What’s the deal about Browned Butter?
Also known as Beurre Noisette.
Because Butter (beurre) has been clarified (melted) and then browned to the color of hazelnuts (noisettes).
But why go to the extra trouble though? I mean can’t we just melt butter and add it to the recipe?
Well sure you can do anything you want to do really.
But what will happen if we do that? I wrote a blog post called What is cake to address specifically that. Check it out and then come back here!
But let’s understand that butter contains fat, proteins, moisture and milk solids.
When you melt butter, those fats are changed from a solid form to a liquid form and when it gets cold again it re-solidifies. It doesn’t re-solidify nicely though, if any of you have ever melted butter then stuck it in the refrigerator? Ummm, weird hockey puck like waxy thing on top of a bunch of milky liquid in the bottom of the dish. This experiment actually showcases the properties of butter in the best light though. You can clearly see the fat (that hockey puck waxy thing) the milk solids (that milky looking stuff) and then the separated oil and moisture slushing around.
Let’s take oil now, and do the same thing. Oil remains liquid whether it is refrigerated or not.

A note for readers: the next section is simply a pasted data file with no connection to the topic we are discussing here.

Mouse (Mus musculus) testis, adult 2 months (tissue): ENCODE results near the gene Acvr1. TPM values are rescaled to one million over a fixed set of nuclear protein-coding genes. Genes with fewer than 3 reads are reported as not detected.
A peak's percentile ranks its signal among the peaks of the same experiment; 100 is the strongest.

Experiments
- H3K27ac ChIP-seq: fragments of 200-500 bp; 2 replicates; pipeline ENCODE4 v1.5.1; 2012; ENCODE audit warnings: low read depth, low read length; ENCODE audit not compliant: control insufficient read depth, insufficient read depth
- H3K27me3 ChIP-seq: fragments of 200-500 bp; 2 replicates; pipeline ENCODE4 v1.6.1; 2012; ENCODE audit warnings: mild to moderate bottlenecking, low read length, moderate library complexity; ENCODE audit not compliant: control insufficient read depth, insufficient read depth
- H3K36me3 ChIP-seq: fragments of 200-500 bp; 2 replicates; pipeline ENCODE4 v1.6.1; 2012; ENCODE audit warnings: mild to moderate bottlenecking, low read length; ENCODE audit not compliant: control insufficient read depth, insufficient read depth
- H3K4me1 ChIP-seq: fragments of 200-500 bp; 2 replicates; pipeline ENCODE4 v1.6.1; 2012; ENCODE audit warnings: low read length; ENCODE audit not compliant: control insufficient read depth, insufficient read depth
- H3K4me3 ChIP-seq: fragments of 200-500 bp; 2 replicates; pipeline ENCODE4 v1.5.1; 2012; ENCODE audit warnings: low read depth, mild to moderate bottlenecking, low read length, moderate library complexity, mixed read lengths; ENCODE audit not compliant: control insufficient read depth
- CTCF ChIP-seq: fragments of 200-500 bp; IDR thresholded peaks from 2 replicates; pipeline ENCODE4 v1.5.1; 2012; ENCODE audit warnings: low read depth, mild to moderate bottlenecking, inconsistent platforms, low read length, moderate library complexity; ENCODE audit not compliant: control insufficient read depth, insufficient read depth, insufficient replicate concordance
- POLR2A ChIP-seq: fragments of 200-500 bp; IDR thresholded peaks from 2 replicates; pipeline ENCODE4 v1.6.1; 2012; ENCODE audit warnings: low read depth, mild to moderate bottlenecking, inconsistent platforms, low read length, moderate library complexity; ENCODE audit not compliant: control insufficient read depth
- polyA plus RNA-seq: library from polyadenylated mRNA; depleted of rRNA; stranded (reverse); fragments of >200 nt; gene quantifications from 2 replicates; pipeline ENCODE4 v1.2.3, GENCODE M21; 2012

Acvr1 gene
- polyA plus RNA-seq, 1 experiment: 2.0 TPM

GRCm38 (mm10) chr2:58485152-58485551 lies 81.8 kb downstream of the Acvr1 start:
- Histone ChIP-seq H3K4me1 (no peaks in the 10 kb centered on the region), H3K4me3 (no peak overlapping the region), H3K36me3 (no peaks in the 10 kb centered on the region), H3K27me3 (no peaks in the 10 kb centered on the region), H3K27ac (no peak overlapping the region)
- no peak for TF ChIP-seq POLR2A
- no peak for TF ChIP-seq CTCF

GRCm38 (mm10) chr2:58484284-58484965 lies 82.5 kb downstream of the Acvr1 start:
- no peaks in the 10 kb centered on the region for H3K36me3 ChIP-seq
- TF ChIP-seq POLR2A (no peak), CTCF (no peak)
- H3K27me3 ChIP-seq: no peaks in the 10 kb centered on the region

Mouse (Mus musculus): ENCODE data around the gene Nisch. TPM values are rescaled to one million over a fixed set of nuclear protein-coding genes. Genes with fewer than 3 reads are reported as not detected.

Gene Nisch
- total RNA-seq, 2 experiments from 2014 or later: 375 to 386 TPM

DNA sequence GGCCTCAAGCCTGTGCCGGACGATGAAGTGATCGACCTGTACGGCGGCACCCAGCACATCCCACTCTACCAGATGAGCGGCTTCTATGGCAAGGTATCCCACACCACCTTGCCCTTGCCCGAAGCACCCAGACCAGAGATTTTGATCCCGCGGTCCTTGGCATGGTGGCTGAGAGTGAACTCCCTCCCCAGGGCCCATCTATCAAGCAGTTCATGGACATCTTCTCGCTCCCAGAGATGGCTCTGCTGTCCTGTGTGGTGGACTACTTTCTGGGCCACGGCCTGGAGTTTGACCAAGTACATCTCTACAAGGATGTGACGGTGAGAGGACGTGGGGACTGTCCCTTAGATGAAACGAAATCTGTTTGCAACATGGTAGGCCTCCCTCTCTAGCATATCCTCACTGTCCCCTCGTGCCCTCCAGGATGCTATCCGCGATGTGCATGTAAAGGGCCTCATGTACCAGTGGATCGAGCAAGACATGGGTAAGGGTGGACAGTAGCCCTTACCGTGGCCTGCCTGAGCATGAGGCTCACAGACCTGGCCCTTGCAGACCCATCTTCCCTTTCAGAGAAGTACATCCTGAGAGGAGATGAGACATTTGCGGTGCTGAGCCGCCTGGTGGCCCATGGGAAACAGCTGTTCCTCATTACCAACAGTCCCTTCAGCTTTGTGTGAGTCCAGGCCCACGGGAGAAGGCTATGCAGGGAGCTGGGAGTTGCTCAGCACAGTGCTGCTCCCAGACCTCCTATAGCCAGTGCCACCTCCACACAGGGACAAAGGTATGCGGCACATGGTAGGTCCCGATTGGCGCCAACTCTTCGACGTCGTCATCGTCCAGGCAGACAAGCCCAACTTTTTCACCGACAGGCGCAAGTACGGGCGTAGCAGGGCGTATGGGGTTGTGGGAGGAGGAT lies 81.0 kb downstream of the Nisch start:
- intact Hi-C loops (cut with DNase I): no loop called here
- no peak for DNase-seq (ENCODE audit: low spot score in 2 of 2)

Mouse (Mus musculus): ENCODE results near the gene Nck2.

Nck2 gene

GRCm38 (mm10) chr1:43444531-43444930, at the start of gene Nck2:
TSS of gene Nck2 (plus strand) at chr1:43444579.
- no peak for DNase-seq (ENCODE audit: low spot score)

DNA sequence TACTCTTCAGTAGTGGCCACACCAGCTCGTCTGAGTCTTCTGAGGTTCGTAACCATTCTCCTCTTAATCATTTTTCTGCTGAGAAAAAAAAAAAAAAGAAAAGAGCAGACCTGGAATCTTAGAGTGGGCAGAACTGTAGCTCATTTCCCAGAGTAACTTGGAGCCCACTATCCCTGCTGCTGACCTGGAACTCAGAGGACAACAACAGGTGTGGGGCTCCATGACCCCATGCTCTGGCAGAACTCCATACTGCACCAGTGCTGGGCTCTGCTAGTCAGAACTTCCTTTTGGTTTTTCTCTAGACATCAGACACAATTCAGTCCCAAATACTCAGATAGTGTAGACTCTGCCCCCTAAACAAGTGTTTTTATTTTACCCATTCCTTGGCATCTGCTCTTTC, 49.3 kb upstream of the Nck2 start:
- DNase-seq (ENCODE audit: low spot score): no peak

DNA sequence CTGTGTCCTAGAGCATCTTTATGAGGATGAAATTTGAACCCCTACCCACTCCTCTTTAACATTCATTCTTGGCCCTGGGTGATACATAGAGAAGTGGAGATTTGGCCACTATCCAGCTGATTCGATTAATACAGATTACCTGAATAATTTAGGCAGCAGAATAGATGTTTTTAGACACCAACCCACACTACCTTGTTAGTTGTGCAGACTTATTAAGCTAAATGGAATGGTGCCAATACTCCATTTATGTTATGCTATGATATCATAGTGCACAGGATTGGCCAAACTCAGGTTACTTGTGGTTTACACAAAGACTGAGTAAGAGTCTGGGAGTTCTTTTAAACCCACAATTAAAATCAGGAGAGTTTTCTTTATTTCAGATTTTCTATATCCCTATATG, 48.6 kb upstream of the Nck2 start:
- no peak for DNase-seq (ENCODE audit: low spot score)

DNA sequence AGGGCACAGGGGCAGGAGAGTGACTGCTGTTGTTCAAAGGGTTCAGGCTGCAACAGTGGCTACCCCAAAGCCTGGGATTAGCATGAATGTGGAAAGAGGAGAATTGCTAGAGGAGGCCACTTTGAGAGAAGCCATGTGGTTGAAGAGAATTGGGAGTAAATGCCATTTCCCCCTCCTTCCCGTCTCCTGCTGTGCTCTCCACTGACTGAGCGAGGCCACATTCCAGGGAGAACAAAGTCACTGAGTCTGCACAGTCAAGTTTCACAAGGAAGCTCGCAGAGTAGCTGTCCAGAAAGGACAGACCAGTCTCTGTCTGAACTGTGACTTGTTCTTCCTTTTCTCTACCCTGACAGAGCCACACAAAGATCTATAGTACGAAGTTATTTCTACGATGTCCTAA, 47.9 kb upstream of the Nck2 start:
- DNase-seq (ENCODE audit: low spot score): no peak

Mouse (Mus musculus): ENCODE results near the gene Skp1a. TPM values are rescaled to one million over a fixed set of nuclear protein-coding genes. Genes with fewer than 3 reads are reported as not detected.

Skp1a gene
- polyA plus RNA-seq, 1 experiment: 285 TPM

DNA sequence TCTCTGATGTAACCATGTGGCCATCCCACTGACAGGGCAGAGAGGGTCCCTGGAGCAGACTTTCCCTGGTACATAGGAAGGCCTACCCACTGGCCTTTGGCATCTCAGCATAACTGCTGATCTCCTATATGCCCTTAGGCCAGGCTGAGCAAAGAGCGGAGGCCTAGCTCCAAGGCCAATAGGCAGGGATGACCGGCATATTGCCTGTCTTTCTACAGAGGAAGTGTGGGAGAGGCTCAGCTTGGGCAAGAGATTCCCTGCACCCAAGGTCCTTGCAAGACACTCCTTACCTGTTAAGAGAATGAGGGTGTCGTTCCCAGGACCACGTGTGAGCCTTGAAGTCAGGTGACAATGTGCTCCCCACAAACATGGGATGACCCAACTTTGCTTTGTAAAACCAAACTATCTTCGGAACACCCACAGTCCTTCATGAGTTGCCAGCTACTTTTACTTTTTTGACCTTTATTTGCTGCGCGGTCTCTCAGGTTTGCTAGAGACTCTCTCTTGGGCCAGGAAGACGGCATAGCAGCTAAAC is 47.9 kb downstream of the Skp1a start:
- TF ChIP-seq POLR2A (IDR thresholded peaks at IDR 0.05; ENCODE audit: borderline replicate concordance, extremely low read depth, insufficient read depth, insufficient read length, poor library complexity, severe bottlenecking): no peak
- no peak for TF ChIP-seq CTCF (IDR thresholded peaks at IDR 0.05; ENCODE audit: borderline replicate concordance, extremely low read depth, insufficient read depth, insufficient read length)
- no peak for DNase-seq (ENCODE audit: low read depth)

The major difference to remember between butter and oil in cake making is their properties at room temperature (or cold). If you now re-introduce this ingredient to the recipe (cake); when that cake gets to room temperature, cooled or even cold what will happen to those properties inside the cake? The same thing that happens to them when they are NOT inside the cake!
So you see that although you can often times make substitutions to recipes with ingredients that seem to be so similar, the results will not be so similar.
Ok, now back to the topic at hand.
Browned butter is luscious. It brings a depth of flavor to recipes that is unmatched. But technically it is no longer “butter” once we remove that moisture and those milk solids through the cooking process.
So its now easy to remember that any recipe calling for oil can definitely be substituted with Browned Butter.
Just remember that you will start with a bit more butter that you will end up with after it is done browning and the solids are removed.
For every 8 tablespoons or 1 stick you start out with, you will get about 6 tablespoons after the browning and solids are removed.
So if you need 1 cup oil for a recipe, start with 3 sticks of butter!
It is more expensive of course, but it is really worth it!
If you watch the quick video below you will see how easy it is to convert butter to Beurre Noisette for any of your recipes calling for oil!
So choose your recipes that will really benefit from this addition like my Tropical Carrot Cake recipe
and the Hazelnut Genoise Cake too!